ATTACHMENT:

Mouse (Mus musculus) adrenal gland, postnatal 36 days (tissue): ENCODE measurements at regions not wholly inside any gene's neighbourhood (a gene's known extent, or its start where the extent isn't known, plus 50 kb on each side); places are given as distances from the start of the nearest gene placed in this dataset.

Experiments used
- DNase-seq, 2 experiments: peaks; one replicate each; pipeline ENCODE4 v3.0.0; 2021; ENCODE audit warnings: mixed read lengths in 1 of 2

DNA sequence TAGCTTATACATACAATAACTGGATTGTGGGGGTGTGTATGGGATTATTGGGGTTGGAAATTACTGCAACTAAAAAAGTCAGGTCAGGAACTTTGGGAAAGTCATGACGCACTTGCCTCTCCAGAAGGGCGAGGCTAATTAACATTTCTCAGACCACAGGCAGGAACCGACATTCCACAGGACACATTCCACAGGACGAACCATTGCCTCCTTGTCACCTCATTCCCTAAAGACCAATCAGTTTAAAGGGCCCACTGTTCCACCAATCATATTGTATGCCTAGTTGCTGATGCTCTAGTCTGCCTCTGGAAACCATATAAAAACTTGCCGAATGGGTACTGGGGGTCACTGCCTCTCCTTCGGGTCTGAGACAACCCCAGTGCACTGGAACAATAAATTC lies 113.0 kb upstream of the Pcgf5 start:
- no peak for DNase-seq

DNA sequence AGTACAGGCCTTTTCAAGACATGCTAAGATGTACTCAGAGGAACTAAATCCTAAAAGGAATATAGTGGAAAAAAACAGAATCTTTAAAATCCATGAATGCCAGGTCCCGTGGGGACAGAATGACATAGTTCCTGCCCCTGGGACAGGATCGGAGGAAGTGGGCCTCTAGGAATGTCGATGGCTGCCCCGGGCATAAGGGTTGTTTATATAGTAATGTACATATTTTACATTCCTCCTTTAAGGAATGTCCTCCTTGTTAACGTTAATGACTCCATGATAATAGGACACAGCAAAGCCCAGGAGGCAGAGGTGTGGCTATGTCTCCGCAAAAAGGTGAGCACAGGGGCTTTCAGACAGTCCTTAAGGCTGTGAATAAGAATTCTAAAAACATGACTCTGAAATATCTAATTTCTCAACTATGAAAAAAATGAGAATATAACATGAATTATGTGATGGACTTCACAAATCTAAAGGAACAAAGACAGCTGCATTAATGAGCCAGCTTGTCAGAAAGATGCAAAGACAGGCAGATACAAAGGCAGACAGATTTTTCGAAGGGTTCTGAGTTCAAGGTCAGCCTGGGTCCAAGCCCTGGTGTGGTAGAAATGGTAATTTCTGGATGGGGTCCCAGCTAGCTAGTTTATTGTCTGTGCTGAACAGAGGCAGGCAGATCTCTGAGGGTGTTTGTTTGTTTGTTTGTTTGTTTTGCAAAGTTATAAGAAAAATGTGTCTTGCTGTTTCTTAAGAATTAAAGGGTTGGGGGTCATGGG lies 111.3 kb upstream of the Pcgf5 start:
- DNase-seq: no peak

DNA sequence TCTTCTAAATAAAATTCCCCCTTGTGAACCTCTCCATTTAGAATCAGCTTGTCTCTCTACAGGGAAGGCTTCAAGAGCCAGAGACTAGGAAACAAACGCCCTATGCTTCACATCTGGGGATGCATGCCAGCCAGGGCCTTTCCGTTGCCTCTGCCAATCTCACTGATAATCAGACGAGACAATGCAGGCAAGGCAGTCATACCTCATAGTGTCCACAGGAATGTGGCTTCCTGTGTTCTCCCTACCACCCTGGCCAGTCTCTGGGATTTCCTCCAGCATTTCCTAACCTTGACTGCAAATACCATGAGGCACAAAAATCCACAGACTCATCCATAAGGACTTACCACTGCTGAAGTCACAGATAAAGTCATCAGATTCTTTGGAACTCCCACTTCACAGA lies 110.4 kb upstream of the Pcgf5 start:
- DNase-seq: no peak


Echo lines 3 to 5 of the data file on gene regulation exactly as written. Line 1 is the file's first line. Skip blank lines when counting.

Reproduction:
- DNase-seq, 2 experiments: peaks; one replicate each; pipeline ENCODE4 v3.0.0; 2021; ENCODE audit warnings: mixed read lengths in 1 of 2

DNA sequence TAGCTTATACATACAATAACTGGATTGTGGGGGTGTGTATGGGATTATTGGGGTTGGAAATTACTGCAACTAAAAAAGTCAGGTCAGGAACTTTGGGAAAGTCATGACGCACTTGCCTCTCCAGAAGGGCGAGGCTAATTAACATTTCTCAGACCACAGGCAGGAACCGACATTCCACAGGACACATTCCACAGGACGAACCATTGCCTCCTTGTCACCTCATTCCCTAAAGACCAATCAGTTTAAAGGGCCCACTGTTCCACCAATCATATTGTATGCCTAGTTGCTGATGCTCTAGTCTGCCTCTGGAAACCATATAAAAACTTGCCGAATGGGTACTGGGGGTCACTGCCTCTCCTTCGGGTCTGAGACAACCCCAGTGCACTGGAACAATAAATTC lies 113.0 kb upstream of the Pcgf5 start:
- no peak for DNase-seq